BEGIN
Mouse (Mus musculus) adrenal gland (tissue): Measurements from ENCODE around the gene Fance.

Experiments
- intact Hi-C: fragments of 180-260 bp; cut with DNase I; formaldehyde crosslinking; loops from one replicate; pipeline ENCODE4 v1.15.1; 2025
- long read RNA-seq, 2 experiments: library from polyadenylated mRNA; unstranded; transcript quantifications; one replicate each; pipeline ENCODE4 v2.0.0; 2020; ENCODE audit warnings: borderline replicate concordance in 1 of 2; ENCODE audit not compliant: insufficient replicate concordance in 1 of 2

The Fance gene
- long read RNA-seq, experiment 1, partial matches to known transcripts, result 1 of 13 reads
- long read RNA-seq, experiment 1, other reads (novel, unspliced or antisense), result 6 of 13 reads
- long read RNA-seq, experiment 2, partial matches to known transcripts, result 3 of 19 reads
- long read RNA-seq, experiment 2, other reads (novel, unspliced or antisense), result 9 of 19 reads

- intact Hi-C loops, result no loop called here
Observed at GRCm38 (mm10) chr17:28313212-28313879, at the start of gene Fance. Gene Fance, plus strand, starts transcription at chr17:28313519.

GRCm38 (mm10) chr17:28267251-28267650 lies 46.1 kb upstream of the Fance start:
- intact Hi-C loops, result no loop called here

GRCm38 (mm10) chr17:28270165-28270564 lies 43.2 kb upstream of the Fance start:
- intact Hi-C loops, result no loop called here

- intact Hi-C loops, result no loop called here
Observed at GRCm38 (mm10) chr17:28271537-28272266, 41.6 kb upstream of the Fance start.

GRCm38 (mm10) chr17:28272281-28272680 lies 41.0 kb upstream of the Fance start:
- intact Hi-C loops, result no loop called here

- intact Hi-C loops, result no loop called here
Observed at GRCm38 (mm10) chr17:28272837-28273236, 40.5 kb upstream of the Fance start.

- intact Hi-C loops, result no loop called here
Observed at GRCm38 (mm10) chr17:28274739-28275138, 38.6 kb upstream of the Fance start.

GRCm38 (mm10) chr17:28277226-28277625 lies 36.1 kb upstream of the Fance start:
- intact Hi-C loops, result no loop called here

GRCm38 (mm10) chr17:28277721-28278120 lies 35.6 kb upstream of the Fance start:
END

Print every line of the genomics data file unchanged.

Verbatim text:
Mouse (Mus musculus) adrenal gland (tissue): Measurements from ENCODE around the gene Fance.

Experiments
- intact Hi-C: fragments of 180-260 bp; cut with DNase I; formaldehyde crosslinking; loops from one replicate; pipeline ENCODE4 v1.15.1; 2025
- long read RNA-seq, 2 experiments: library from polyadenylated mRNA; unstranded; transcript quantifications; one replicate each; pipeline ENCODE4 v2.0.0; 2020; ENCODE audit warnings: borderline replicate concordance in 1 of 2; ENCODE audit not compliant: insufficient replicate concordance in 1 of 2

The Fance gene
- long read RNA-seq, experiment 1, partial matches to known transcripts, result 1 of 13 reads
- long read RNA-seq, experiment 1, other reads (novel, unspliced or antisense), result 6 of 13 reads
- long read RNA-seq, experiment 2, partial matches to known transcripts, result 3 of 19 reads
- long read RNA-seq, experiment 2, other reads (novel, unspliced or antisense), result 9 of 19 reads

- intact Hi-C loops, result no loop called here
Observed at GRCm38 (mm10) chr17:28313212-28313879, at the start of gene Fance. Gene Fance, plus strand, starts transcription at chr17:28313519.

GRCm38 (mm10) chr17:28267251-28267650 lies 46.1 kb upstream of the Fance start:
- intact Hi-C loops, result no loop called here

GRCm38 (mm10) chr17:28270165-28270564 lies 43.2 kb upstream of the Fance start:
- intact Hi-C loops, result no loop called here

- intact Hi-C loops, result no loop called here
Observed at GRCm38 (mm10) chr17:28271537-28272266, 41.6 kb upstream of the Fance start.

GRCm38 (mm10) chr17:28272281-28272680 lies 41.0 kb upstream of the Fance start:
- intact Hi-C loops, result no loop called here

- intact Hi-C loops, result no loop called here
Observed at GRCm38 (mm10) chr17:28272837-28273236, 40.5 kb upstream of the Fance start.

- intact Hi-C loops, result no loop called here
Observed at GRCm38 (mm10) chr17:28274739-28275138, 38.6 kb upstream of the Fance start.

GRCm38 (mm10) chr17:28277226-28277625 lies 36.1 kb upstream of the Fance start:
- intact Hi-C loops, result no loop called here

GRCm38 (mm10) chr17:28277721-28278120 lies 35.6 kb upstream of the Fance start: